Site Significance: Although this street scape has not been recorded it does possess architectural, archaeological, historical, and social value. Kilmeague, Co. Kildare is one of four old parochial divisions of the Parish of Allen known for its pre-Christian history and more notable for two topographical features the Hill of Allen and the Bog of Allen. This location is thought to have been the royal residence of Fionn MacCuhail and naFianna Kilmeague castle erected and occupied by the Fitzgerald of Allone, thought to be of the Geraldine’s, extraordinarily little of this structure remains. The present Protestant Church is built upon the site of the Catholic Church of the olden time. The adjoining burial-ground continued to be used by Catholics until very recently. In building the range of houses opposite the Church, large quantities of human bones were found, proving either that the burial-ground extended formerly in that direction, or that this was the scene of a battle. This was a place of considerable strength and importance in 1649 it made a stout and, for some time, a successful resistance to the Parliamentary forces. General Hewson, writing to Lethall, Speaker of the House of commons, under date the 3rd of March, 1649, says “About the latter end of December I marched with a party of 1,000 men horse andfoot, into the Island of Allan, and summoned Kilmaog therein, but finding it not feasible to storm without guns, I marched to Rathbridge and Ponsers Grange, and took them, and placed two strong garrisons there, which did give me good footing in the County of Kildare….I marched upon Tuesday, the 26th February, with a party of 2,000 foot and 1,000 Horse towards the County of Kildare, and took with me one culverin, and one semi-culverin, and one mortar piece; the enemy fired their garrisons of Fort Lease, Blackreath, and the aforementioned Castle of Killmaog, in the Island of Allan; but I shall easily make it tenable again, it being very useful for your service” – Contemp. Hist. of Affairs in Ireland 16-41-52, Vol.3, p.369.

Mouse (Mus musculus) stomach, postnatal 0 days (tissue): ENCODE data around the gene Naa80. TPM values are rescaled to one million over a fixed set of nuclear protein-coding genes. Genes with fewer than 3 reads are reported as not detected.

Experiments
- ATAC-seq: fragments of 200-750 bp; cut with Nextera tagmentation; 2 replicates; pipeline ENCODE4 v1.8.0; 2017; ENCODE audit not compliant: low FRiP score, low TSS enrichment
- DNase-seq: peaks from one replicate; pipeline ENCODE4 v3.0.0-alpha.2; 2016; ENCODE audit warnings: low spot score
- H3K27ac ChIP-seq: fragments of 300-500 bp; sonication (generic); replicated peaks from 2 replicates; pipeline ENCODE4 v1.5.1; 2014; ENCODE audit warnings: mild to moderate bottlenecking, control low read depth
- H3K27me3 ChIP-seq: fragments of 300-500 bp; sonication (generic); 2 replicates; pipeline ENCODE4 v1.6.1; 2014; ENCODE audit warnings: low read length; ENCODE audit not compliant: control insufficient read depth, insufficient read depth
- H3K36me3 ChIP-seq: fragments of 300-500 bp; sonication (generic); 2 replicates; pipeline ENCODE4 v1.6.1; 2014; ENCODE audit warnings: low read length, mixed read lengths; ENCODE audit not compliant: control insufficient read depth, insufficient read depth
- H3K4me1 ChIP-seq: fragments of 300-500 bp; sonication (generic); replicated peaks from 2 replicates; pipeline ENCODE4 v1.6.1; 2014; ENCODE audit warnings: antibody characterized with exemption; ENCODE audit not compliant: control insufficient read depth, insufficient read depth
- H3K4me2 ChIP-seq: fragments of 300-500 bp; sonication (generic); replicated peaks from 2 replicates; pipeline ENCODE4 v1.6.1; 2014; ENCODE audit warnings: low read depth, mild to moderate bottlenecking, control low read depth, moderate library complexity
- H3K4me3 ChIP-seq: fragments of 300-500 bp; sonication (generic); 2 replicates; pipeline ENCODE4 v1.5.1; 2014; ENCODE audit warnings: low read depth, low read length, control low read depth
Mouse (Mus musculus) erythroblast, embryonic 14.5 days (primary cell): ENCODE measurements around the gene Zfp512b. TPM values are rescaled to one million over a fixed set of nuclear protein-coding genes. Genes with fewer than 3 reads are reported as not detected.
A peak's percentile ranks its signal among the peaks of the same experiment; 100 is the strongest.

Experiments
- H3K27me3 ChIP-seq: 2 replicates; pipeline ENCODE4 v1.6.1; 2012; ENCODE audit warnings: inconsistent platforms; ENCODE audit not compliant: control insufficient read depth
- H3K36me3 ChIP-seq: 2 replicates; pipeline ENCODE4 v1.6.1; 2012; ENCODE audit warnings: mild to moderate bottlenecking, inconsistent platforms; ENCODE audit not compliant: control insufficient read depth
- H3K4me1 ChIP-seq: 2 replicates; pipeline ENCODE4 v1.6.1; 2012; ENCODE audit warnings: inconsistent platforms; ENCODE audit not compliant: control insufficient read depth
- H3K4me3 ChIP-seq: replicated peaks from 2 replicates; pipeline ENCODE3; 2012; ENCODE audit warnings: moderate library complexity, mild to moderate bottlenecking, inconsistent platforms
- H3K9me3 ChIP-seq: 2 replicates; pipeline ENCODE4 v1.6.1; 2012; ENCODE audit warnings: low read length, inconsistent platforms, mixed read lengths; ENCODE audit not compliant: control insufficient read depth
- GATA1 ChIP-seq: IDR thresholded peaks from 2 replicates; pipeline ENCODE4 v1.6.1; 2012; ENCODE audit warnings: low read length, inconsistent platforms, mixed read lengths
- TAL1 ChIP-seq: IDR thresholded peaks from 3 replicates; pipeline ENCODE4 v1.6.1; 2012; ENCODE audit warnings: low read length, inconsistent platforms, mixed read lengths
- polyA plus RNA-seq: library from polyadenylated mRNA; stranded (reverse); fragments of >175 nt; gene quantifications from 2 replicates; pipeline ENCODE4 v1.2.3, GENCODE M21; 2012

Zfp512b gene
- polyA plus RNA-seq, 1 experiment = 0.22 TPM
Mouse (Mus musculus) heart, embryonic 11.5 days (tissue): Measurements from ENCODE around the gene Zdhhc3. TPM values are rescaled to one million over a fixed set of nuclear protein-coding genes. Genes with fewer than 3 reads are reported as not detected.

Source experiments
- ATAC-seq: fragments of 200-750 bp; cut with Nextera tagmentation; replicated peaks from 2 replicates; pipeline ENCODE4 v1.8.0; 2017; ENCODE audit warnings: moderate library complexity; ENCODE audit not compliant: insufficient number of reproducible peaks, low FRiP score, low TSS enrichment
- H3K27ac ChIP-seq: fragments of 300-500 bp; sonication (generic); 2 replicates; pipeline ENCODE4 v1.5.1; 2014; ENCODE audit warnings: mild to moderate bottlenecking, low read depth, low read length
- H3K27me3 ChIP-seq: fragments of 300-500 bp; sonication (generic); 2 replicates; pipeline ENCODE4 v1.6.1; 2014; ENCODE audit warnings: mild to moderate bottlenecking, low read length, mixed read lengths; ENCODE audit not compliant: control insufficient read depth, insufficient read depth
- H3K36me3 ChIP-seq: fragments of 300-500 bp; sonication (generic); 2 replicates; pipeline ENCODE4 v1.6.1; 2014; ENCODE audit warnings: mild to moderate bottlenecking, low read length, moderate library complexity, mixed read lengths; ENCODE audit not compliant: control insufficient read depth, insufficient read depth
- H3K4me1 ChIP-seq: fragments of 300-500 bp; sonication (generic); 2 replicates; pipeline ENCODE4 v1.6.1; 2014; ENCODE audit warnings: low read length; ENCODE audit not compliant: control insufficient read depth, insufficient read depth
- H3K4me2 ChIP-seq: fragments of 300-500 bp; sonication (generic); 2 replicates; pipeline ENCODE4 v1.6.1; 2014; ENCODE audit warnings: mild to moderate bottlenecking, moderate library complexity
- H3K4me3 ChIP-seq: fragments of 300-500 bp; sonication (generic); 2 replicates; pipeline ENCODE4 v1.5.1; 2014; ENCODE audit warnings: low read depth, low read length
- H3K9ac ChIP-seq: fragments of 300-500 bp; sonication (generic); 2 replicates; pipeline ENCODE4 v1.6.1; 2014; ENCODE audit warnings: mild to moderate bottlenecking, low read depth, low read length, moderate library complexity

Anú Heritage Role:
- Liaison and negotiations between Kildare County Council and Kilmeague Community
- Condition Survey and assessment
- Design of new pathway to include historic cobble
- Planning, procurement, and execution including tender documentation
- Specifications and method statement
- Site trails and exemplars of conservation methods and materials
- Completion Report
Historic Fabric Material:
Small Cobble (64mm – 128mm), Large Cobble (128mm – 256mm), Random Cobble (lowest grade design), Concrete
Historic Fabric Material, Limestone, hot mix, gauged mortar, grout, including pozzolans, NHL’s, sand and aggregate selection.
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